Buildout cofiguration files are nearly always customized to meet the need of the particular Plone installation. At a minimum, the buildout configuration details Plone add ons for the install. It is nearly always additionally customized to meet performance and integration requirements.

You have two available mechanisms for doing this customization in conjunction with Ansible:

  • You may rely on the buildout skeleton supplied by this playbook. It will allow you to set values for commonly changed options like the egg (Python package) list, ports and cluster client count.

  • You may supply a git repository specification, including branch or tag, for a buildout directory skeleton. The Plone Ansible Playbook will clone this or pull updates as necessary.

If you choose the git repository strategy, your buildout skeleton must, at a minimum, include a buildout file .cfg file. Use plone_buildout_cfg to set the filename if it’s not live.cfg. It will also commonly contain a src/ subdirectory and extra configuration files. It will probably not contain bin/, var/ or parts/ directories. Those will typically be excluded in your .gitignore file.


See the plone_buildout_git_repo variable documentation in the Plone Options chapter.

If you use a buildout directory checkout, you must still specify in your Playbook variables the names and listening port numbers of any client parts you wish included in the load balancer configuration. Also specify the name of your ZEO server part if it is not zeoserver.

A sample strategy

The Plone Community’s administrative infrastructue team maintains several several servers using the Ansible Playbook. Here’s our strategy:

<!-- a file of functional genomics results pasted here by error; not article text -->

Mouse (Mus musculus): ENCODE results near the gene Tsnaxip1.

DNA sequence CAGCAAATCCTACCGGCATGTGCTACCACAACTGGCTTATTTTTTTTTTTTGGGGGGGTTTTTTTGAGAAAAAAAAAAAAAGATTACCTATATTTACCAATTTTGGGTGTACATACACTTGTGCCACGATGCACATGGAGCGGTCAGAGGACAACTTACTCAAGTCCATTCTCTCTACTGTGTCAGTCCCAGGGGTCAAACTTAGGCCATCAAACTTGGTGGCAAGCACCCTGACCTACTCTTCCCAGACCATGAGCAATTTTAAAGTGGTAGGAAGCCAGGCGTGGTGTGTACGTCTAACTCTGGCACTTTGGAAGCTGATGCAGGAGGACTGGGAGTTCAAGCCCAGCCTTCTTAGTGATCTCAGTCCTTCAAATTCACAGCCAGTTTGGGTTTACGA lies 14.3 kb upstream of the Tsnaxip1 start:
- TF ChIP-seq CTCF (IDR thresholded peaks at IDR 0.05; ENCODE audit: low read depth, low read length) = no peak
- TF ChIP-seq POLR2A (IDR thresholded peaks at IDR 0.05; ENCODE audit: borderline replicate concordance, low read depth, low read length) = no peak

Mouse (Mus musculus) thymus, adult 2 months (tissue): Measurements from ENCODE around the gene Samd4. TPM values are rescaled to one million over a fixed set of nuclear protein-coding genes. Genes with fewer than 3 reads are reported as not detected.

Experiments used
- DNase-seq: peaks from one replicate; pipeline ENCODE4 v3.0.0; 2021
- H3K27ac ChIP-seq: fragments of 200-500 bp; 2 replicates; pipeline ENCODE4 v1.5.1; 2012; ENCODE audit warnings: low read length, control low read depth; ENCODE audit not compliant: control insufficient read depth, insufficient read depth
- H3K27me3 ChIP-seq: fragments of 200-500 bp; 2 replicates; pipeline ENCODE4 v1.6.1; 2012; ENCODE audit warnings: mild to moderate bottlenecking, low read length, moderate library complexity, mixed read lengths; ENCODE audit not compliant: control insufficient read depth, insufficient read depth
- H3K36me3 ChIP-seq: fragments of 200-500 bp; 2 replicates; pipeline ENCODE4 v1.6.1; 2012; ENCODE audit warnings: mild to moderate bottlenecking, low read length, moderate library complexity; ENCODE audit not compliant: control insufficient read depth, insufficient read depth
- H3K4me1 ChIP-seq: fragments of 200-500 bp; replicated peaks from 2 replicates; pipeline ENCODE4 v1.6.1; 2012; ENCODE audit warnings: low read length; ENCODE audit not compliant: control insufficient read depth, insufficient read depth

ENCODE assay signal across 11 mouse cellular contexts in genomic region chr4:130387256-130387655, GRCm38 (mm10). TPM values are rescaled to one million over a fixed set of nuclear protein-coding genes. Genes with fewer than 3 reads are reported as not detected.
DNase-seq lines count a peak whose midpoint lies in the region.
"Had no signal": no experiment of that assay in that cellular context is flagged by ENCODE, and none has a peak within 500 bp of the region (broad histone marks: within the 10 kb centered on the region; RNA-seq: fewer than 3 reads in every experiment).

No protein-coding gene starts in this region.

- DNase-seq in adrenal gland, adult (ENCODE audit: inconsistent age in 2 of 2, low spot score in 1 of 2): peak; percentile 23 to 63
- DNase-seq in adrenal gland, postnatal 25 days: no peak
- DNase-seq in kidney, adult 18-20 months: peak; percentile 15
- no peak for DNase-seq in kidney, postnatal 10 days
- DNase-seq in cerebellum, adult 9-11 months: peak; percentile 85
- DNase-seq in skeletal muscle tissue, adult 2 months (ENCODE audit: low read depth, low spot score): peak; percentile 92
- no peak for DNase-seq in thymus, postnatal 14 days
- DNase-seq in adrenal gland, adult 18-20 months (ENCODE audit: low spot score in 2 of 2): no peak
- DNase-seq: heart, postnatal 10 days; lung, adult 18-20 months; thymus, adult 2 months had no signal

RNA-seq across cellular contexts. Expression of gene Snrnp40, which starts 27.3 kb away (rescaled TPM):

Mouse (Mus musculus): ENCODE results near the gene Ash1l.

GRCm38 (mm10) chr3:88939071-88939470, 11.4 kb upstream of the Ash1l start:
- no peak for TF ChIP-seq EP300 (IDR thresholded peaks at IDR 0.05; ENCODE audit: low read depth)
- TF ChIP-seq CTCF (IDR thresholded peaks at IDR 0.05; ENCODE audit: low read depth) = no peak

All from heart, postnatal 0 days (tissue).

• Fork the Plone Ansible Playbook. Because we wish to keep some administrative details confidential, our fork is in a private repository.

  • To your fork, add an inventory.cfg file. This file contains the host names, IP addresses and SSH variables specific to each of our hosts.

  • Create a ./host_vars directory. This directory contains a .yml file with a name matching the host name in inventory.cfg. Each file contains the equivalent of local-configure.yml, but for a particular host:

  • Create a vbox_inventory.cfg file containing VirtualBox setup for each host you wish to test via Vagrant/VirtualBox.

  • Commit all your new files and push to your fork repository.

  • Never change any of the files that you inherited from the master Plone Ansible Playbook.

  • When you want to update all your hosts, use a command like:

    ansible-playbook -K playbook.yml
  • To update a particular host, use a command like:

    ansible-playbook -K -l playbook.yml

The -l flag allows you to run a playbook on a single host, using the host name from inventory.cfg.

  • Picking up changes from the Plone Ansible Playbook

Add the Plone Ansible Playbook to your clone as a remote:

git remote add papb

Now, on your clone, do the following:

git checkout master   # check out your own master branch
git fetch papb        # fetch refs from the Plone Ansible Playbook
git merge papb/STABLE # merge changes from the Plone Ansible Playbook

Resolve conflicts if any. Commit and push to your fork repo.

The Configuration File

The configuration file format is YAML with Jinja2 templating. It’s well-documented at